"I usually pay."
Translation:Jag brukar betala.
Why is the verb on the third place? There's a rule it sould always be on 2nd (or rarely 1st) place.
It's English that is odd – for some reason you only use used to in the past tense. Otherwise you could have had this nifty construction too. :)
Would brukar be an equivalent for "tend to X"?
I tend to cook on Saturdays, for example.
That's explain all the "odds" constructions we saw before. Tack så mycket!
This is confusing coming from Duo Spanish where the infinitive ends in /ar/.
Can I translate brukar as 'tend to', at least in my head, for lack of a proper english verb for it?
It's harder to absorb it if I keep on translating it into an english adverb.
'I tend to run' , 'I tend to avoid meat' , etc.
For some reason I ALWAYS read it as "I usually play" and get an error... ugh.
I think in English we often achieve this by saying e.g. 'I eat ice cream' instead of 'I am eating ice cream'. The first has a strong suggestion of being a general statement about what I usually/habitually do. But these two sentences are both translated as "jag äter glass" - I had been wondering how Swedish makes this distinction, now I see there is "brukar" to make general statements. Does that mean the present tense construction "jag äter glass" refers just to the present moment?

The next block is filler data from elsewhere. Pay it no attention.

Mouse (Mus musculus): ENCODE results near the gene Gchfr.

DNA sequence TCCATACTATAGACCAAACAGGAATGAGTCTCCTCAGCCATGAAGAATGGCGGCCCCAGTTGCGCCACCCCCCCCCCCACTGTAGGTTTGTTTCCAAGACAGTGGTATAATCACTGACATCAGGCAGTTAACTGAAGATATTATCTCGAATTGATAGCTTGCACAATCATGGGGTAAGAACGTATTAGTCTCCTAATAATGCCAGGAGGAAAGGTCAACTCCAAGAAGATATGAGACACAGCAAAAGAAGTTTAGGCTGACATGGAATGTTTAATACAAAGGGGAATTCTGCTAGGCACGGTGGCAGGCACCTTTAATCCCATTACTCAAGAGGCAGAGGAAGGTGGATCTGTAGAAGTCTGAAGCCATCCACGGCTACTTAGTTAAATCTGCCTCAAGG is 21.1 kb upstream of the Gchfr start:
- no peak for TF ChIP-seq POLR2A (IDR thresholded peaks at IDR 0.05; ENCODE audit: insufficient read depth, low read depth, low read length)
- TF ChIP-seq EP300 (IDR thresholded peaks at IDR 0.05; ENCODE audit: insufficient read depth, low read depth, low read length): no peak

No, you can use it about habitual, general things too. Jag äter glass varje morgon 'I eat ice cream every morning'. Or like, Äter du kött? Nej, jag är vegetarian. 'Do you eat meat? No, I'm a vegetarian'.
The Swedish present also extends a bit further into the future even than the present continuous does in English, so basically it covers everything that the English present + present continuous do, and then some.